What is Coaching Psychology or Psychological Coaching*? Can it help you or someone you know as a friend or colleague?

The Special Group in Coaching Psychology of the BPS defines coaching psychology as a discipline "for enhancing well-being and performance in personal life and work domains underpinned by models of coaching grounded in .... psychological principles" (Palmer & Whybrow, 2006).

This places emphasis on the role of psychology in informing the process of coaching, where "Coaching is unlocking a person's potential to maximise their own performance". (Whitmore 2002)

Of course, hypnosis can also be used to tap into your unconsious potentials. A paper by Andrew Armatas (2009) explains how hypnosis can go beyond the normal talk, and how it can be used as self-hypnosis by clients outside the consultation room to develop and rehearse their performance in virtual reality.

The famous concert pianist Claudio Arrau (1903 - 1991) was once asked how he managed to keep his technique so brilliantly sharp while he was physically unable to practise during his long hours of travel touring the world. He replied that he did practise - in his head - every minute while travelling, and that he could feel his fingers touching the piano keyboard and hear and feel the music as though the whole experience were real. We know now that this was a form of self-hypnosis, and this anecdote resonates well with Armatas's paper. 

A lovely account of how hypnosis helps a client from psychological therapy through to coaching comes (again) from classical music. The Russian composer Sergei Rachmaninov sank into a deep depression after the premiere of his First Symphony turned into a fiasco in 1897. The First Symphony was really a love story about Anna, the wife of his friend Piotr Lodichensky. Rachmaninov regarded the demise of his First Symphony and his forbidden love for Anna as a divine judgement. He ripped up the conductor's score of the music and vowed that he never wanted that work performed again. He also had a creative block. In 1900 he entered a long treatment of what we would now call hypnotherapy and psychotherapy with elements of coaching under Dr Nikolai Dahl, a physician who had studied hypnosis under the French neurologist, Dr Jean-Martin Charcot.  Dahl hypnotised Rachmaninov in daily sessions, where he helped the composer overcome his depression and remove his creative block.  The doctor also made hypnotic suggestions to the effect that Rachmaninov would compose two works which would come from the core of his creative being, and these would become famous and greatly loved. Rachmaninov did go on to compose two great and beautiful works - his Second Symphony and his Second Piano Concerto. (Noel Coward, the English writer, was later to use Rachmaninov's Second Piano Concerto, which he described as "the most beautiful piece of music I have ever heard", to background the 1945 art film, "Brief Encounter", of his 1936 play.) Apart from his depression, Rachmaninov also put behind him his infatuation about Anna, and went on to marry Natalya Satin.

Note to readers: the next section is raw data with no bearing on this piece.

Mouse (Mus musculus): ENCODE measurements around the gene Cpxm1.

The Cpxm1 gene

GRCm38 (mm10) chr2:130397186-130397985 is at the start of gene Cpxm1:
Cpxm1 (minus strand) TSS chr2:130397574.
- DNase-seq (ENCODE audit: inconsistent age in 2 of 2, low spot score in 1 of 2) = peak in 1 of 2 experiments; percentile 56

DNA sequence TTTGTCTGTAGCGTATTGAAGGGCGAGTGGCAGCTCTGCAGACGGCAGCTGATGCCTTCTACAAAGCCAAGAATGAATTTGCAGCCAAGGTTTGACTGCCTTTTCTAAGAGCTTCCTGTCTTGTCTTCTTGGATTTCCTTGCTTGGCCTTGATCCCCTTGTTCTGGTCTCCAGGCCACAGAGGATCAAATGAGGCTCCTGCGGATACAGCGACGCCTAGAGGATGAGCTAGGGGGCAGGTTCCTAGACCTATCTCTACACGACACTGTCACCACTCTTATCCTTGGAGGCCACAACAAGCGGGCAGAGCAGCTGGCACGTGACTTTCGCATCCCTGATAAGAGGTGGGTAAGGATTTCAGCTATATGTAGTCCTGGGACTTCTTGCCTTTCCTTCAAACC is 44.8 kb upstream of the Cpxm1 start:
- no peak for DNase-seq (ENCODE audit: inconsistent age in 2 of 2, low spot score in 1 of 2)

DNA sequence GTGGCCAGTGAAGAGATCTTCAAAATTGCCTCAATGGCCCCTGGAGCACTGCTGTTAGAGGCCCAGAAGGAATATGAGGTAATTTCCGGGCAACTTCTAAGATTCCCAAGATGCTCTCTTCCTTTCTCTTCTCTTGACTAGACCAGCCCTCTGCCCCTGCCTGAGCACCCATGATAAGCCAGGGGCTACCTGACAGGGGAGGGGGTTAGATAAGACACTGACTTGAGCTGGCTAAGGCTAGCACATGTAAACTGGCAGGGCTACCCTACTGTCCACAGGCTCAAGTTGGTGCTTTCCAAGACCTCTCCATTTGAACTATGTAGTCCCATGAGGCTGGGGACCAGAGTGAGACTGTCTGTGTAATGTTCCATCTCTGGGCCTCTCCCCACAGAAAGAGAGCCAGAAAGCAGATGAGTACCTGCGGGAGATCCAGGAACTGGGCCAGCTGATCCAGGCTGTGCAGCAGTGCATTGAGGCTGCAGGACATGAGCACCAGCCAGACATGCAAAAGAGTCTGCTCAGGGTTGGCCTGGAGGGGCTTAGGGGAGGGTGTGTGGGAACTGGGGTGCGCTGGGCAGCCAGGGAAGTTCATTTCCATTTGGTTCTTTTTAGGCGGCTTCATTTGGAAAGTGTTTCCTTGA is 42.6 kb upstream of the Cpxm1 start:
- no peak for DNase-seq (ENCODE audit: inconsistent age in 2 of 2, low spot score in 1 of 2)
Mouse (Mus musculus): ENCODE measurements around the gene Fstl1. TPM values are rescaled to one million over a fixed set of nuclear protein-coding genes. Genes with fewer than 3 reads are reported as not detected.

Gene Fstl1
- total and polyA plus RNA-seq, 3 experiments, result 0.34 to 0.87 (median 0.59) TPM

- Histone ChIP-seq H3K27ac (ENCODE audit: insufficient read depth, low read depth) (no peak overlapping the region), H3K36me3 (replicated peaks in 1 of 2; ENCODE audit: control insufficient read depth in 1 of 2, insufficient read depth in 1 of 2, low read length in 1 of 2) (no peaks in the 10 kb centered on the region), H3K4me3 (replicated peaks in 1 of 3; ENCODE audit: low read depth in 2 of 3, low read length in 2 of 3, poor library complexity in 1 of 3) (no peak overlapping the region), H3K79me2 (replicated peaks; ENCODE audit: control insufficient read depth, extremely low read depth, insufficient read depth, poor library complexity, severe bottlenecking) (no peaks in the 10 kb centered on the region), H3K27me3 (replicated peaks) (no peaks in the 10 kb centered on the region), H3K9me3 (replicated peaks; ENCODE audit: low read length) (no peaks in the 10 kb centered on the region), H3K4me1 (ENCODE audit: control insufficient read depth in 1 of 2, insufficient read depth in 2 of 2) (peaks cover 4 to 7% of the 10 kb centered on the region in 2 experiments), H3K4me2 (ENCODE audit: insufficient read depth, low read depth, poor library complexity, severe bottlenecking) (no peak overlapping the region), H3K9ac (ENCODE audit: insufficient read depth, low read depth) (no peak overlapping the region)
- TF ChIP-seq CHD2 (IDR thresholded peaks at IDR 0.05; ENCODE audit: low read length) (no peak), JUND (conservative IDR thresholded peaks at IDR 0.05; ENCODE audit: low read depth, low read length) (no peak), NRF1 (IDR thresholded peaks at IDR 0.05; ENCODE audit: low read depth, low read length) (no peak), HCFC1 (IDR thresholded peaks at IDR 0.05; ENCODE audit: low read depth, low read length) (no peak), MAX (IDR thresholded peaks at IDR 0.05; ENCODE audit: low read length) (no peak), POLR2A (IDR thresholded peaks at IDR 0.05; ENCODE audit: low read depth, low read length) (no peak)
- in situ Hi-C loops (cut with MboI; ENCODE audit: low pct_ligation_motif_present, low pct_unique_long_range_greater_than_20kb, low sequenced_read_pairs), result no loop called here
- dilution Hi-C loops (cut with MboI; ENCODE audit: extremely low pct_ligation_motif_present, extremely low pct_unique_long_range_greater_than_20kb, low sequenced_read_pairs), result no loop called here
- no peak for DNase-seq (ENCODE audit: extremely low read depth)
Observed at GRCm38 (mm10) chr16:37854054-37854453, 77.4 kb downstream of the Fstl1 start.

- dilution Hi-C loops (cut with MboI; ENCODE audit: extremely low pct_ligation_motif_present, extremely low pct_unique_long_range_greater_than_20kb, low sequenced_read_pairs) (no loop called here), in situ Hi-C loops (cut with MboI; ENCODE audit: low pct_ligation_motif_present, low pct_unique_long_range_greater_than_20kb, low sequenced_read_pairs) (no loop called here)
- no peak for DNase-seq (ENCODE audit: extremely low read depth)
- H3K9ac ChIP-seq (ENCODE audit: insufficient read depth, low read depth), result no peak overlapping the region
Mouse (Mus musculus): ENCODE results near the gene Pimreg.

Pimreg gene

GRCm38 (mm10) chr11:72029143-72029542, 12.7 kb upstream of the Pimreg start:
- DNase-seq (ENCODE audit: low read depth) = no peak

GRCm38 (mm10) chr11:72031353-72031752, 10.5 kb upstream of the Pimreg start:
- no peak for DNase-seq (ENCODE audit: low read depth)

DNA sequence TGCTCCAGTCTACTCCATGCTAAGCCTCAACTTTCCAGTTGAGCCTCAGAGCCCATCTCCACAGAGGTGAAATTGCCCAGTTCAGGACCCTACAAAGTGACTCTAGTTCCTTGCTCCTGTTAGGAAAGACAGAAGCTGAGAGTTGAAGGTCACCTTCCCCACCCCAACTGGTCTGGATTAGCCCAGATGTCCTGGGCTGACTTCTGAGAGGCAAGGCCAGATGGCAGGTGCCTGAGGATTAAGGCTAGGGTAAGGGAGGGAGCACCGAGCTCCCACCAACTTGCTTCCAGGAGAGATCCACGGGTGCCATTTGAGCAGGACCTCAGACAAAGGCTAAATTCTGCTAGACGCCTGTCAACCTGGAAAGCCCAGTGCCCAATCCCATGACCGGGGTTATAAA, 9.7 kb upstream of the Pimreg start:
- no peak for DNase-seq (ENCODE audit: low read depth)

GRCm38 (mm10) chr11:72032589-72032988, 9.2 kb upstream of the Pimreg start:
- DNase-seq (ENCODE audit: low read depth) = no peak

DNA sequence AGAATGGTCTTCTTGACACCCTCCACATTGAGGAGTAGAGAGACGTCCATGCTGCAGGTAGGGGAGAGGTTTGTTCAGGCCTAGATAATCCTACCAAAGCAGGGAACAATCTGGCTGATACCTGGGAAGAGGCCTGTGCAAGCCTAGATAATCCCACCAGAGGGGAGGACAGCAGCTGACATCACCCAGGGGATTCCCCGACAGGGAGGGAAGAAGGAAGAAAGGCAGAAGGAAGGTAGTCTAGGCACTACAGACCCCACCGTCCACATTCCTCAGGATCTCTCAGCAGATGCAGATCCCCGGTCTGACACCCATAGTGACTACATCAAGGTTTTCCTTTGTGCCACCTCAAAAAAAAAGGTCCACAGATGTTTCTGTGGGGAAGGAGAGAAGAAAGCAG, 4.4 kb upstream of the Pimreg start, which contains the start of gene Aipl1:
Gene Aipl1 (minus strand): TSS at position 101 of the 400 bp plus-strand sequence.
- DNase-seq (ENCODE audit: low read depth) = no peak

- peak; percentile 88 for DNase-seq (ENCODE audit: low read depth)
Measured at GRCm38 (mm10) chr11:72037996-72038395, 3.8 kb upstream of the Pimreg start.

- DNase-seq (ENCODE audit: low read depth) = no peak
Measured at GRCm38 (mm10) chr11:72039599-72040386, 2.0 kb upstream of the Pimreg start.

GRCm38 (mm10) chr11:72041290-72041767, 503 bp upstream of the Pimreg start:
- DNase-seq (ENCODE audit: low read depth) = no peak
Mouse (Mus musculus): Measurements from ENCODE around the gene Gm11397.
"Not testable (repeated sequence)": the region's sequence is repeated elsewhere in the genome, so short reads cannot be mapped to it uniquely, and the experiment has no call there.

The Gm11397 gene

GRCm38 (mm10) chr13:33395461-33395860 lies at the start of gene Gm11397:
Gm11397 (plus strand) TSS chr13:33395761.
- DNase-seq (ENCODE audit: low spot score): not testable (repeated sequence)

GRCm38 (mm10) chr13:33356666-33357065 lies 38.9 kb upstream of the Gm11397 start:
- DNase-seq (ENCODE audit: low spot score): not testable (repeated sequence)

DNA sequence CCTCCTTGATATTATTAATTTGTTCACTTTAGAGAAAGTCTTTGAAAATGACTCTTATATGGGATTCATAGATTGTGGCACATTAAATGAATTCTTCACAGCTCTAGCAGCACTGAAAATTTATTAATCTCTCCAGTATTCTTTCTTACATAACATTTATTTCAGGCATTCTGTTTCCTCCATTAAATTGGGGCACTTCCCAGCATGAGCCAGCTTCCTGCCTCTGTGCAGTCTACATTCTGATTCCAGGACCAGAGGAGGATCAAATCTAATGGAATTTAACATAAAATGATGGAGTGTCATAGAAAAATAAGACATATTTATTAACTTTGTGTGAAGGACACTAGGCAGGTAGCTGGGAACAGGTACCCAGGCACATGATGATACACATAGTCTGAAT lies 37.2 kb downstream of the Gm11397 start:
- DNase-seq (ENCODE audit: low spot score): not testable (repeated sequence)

In essence, psychological coaching is an approach that helps you to become better at what you can presently do and to feel better for it - the two go hand in hand. In a sense psychological coaching goes beyond psychological therapy, and is a manifest example of positive psychology (ie, to do with achievement, happiness etc).  It looks towards releasing your potential into real terms of enhanced achievement, which should also bring about greater contentment.  So, if psychological therapy is like doing repairs to a car engine, then psychological coaching would be like fitting a turbo-charger to it.  This is not to say of course that you need one before the other, although there may be instances when there would be overlaps, or where the one can lead on to the other.

Psychological coaching can be done on a one to one basis, but often the more effective route is to involve the views of other key people interested in the enhancement of your well-being in personal life and/or work.  One simple way of involving them would be to take views before and after the coaching programme, which would be analysed by the psychologist and reviewed between interested parties, where appropriate, and you could be either the client or the client's "interested party". So, this very much takes isolation out of the programme of personal development. However, any proposed programme of work will have to sit comfortably with the client, and will not proceed unless the client is perfectly happy with it. The coaching programme would usually be on a one-to-one basis. Of course it goes without saying that client confidentiality will, as always, be strigently observed.

If interested, contact me for an informal discussion of your needs.

*The terms "Psychological Coaching" and "Coaching Psychology" are sometimes used interchangeably, but it would perhaps be useful to think of "Psychological Coaching" as the practice, and "Coaching Psychology" as the overall discipline, which of course includes theory, practice, research and development.

References

Armatas, A (2009) Coaching Hypnosis: Integrating hypnotic strategies and principles in coaching, International Coaching Psychology Review 4(2), 174-183

Palmer, S & Whybrow, A (2006) The Coaching psychology movement and its development within the British Psychological Society. International Coaching Psychology Review 1(1), 5-11.

Whitmore, J (2002) Coaching for performance. London, Nicholas Brealey